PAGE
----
Tuesday, December 3, 2013

Is Spartans Dominating Defense as Good as ND in 2012?

The Spartans defense has finished laying the smackdown on the Big Ten - giving up only 541 rushing yards through 9 conference games (60 yards per game), sacking Devin Gardner seven times, going three straight games without allowing a touchdown - and now has run through its entire schedule without relinquishing the crown as the top ranked unit in the country.

As their improbable season heads toward this Saturday's Big Ten Championship Game and a likely Rose Bowl birth, it got this DSG editor reflecting on Notre Dame's defensive-led revival last fall and asking: which of these units is better? 

Throughout the regular season, the Irish were also the top ranked defense, giving up 12.7 points per game, not relinquishing a first quarter touchdown, and allowing only nine touchdowns in 12 games.

Based on these numbers and the opponents, which defense is/was better: these Spartans or those Irish?

This Jairus Jones to Kurtis Drummond lateral put the Spartans' first points on the board for 2013 and were indicative of the autumn to come.  Michigan State's defense alone outscored their first two opponents, albeit we're talking about South Florida and Youngstown State.

Since that early September romp through a series of unranked opponents, Pat Narduzzi's crew rarely took its foot off the throat of opposing offenses. Even in a week 3 loss in South Bend, it was hardly the Spartans defense that could take the blame as they gave up less yards on the ground (78) than the team incurred in penalties (115). Overall, MSU held Notre Dame to 224 total yards (3.39 per play), the fewest of the Brian Kelly era in South Bend. 

Fast forward more than one month to a drubbing of the Wolverines in East Lansing and it's clear that this Spartans defense not only rises up in big games, but consistently improved through 12 weeks. 

It was just flat out domination by the Spartans in the second half of October: 9 points in three games against Purdue, Illinois, and Michigan. During the stretch, MSU allowed 1.6 yards per run and 26.3 percent of 3rd downs converted. 

Overall, they're currently (by far) the best in total defense and against the run, second best on 3rd downs, and fourth ranked scoring defense

But turn back the clock to last fall. Notre Dame's defense also was ranked first in the nation in scoring, fourth in rushing, and sixth in total yards (305.5 per game) through their first 12 games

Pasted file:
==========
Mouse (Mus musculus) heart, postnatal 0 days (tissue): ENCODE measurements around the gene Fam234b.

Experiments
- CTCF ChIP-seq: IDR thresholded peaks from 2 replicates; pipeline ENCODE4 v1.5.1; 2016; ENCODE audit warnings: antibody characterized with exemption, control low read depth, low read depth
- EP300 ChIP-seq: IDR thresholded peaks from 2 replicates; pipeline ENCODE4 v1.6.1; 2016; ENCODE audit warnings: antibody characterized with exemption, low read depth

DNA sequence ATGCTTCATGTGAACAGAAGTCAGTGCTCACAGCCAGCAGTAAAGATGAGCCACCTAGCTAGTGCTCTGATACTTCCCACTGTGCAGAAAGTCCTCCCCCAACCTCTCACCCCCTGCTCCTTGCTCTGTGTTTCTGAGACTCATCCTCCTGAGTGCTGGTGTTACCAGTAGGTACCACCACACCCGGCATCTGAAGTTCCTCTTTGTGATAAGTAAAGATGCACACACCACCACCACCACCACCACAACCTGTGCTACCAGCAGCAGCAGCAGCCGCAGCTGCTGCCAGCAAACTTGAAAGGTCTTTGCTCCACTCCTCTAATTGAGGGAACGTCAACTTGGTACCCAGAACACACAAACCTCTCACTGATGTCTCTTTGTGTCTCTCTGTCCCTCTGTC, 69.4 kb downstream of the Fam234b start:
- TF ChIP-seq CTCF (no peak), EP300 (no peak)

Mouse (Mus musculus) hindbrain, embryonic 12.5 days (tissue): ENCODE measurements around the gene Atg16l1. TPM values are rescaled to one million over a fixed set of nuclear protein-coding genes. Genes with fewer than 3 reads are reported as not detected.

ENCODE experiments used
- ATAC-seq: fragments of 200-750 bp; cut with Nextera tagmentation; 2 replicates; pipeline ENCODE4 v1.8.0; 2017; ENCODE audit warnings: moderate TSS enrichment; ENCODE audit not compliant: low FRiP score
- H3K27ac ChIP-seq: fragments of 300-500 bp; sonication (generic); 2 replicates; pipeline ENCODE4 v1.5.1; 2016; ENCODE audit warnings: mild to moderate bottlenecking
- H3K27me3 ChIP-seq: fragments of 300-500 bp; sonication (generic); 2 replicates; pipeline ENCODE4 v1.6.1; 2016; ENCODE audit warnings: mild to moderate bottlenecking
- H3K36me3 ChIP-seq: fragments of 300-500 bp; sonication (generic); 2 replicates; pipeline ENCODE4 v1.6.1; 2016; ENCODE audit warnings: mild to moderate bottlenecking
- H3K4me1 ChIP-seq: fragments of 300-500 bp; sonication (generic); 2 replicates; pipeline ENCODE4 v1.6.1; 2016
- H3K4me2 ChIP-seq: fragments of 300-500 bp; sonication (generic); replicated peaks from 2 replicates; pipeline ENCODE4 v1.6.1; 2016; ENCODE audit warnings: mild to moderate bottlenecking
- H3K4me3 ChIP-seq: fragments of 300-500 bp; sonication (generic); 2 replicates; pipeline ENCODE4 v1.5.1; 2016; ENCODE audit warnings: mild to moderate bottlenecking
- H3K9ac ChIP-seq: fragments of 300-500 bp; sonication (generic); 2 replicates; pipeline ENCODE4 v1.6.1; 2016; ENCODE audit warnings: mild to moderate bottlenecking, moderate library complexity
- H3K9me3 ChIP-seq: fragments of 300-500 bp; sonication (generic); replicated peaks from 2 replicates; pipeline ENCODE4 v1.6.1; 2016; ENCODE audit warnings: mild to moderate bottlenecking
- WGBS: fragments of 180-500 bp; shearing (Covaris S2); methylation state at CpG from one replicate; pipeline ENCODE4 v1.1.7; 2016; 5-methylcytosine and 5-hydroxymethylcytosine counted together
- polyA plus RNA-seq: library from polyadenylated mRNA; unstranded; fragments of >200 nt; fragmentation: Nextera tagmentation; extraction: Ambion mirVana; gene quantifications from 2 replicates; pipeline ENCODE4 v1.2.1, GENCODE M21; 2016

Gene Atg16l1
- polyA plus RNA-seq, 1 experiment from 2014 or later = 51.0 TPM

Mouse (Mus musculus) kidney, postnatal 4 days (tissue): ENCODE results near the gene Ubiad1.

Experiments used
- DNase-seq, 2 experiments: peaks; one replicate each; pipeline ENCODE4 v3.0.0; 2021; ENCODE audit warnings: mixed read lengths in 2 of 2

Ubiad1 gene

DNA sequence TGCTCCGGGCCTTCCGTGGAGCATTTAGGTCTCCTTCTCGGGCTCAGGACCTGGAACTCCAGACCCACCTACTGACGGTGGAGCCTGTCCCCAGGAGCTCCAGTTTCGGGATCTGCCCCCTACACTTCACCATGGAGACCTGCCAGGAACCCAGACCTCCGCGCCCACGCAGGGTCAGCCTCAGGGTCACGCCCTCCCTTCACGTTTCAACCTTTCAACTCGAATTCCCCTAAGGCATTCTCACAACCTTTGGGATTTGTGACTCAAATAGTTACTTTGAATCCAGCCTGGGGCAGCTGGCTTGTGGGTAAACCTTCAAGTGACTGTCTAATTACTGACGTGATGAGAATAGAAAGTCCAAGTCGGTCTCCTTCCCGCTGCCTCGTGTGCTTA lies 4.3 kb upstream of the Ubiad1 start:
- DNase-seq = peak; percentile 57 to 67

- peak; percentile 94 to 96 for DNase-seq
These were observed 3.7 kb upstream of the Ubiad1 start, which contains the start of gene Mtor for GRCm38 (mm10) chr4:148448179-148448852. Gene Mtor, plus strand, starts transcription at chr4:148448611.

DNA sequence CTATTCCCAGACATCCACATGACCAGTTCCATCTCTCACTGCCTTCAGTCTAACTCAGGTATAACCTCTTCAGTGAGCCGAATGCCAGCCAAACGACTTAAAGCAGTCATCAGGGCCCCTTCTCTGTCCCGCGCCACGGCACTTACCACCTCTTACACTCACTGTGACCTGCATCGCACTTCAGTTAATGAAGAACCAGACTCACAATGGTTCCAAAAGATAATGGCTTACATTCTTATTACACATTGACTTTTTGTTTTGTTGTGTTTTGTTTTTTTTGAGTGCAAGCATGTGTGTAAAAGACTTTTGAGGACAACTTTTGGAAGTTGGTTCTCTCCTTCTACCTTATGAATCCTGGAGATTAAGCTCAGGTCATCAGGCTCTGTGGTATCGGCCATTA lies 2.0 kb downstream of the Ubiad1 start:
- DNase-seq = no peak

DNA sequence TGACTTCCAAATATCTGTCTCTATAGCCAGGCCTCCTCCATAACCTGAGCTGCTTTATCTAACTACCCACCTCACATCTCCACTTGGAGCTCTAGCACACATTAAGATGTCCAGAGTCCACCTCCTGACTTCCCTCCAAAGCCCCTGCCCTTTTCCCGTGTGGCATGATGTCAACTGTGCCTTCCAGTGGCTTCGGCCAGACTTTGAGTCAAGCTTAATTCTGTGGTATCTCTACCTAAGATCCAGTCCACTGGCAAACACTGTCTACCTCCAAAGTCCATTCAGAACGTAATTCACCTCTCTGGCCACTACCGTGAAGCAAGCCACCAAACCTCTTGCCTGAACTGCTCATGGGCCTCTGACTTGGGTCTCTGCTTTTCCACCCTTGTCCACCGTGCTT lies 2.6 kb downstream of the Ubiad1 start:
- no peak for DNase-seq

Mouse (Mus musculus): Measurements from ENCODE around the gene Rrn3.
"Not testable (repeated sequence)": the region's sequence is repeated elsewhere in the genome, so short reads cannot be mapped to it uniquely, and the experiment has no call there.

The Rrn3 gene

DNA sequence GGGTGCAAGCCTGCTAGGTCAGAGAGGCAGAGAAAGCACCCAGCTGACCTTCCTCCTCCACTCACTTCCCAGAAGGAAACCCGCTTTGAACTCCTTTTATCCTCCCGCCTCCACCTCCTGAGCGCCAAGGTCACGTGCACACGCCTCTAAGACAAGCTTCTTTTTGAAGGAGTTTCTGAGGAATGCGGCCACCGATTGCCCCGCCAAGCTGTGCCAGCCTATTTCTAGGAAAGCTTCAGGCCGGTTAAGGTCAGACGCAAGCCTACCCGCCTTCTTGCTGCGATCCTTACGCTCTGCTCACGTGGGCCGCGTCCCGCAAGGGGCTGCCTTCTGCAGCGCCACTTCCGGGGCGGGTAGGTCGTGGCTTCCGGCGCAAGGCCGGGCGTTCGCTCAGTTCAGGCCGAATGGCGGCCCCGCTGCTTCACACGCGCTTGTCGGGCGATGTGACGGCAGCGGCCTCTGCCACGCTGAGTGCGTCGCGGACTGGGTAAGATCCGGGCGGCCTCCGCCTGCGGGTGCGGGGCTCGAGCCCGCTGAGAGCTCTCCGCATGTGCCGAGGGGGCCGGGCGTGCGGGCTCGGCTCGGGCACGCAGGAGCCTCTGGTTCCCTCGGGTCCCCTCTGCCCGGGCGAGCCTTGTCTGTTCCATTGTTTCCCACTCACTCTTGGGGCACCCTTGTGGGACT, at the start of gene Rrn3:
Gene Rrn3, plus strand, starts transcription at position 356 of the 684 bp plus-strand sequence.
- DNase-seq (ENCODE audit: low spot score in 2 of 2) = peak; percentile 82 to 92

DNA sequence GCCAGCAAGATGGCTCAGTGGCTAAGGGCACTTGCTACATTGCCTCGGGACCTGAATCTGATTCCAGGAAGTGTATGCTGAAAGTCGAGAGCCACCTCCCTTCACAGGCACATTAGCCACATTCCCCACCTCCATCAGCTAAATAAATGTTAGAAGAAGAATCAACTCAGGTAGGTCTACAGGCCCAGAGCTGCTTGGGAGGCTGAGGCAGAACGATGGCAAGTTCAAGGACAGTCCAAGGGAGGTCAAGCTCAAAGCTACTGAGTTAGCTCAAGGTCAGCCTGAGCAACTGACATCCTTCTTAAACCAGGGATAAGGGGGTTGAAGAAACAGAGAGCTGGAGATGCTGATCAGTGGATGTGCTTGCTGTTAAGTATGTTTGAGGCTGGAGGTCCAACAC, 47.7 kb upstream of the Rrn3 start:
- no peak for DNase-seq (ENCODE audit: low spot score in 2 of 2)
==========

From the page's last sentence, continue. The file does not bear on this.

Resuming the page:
Similar to the Spartans run through October, the Irish went four straight games against three top 20 ranked teams - Michigan State, Michigan, Miami, and BCS-bound Stanford - without relinquishing a touchdown. 

Much of this related to the Irish's "bend-don't-break" mantra in the red zone, where they allowed a touchdown on only 24.1 percent of their opponents’ drives inside the 20, the lowest percentage for any FBS team in the last eight seasons. Overall, opponents scored only seven touchdowns and committed five turnovers in 29 red zone possessions. 

With the numbers nearly even, it's worth considering the strength of the schools' opponents. 

Michigan State currently ranks 51st in strength of schedule while Notre Dame ranked sixth last year, according to TeamRankings.com.
And spin the numbers to the right around in your head. Jeff Sagarin breaks down the strength of the Irish's opponents last fall versus the Spartans' opponents over the past 12 games, including an overall strength of opposition (bottom of chart).

Despite bludgeoning the Big Ten, the Spartans have not beat up one team that Sagarin puts in the top 25, let alone the top 10.  

For Notre Dame last fall, this included wins over three top 25 opponents (Stanford, Oklahoma, and Michigan), while giving up only one touchdown - a one yard plunge by Blake Bell - and 256 total yards in these matchups. 

The other critical - and obvious - differences remains the records. Notre Dame's defense - with an occasional spark from Everett Golson and the offense (eg. 4th quarter versus Pitt) - carried the Irish to an undefeated regular season. They pulled out wins when the offense wasn't performing (something the Spartans couldn't do in South Bend this year), made goal line stands late in big games (something the Spartans haven't had to do this year), and outmatched top quality opponents (something the Spartans' Big Ten schedule doesn't allow).
It remains to be seen if the Spartans defense can overpower the Buckeyes and eventually cap a season for the ages with a Rose Bowl Championships.  But through 12 games, the numbers tell the story about where they stack up against the Irish from a year ago.

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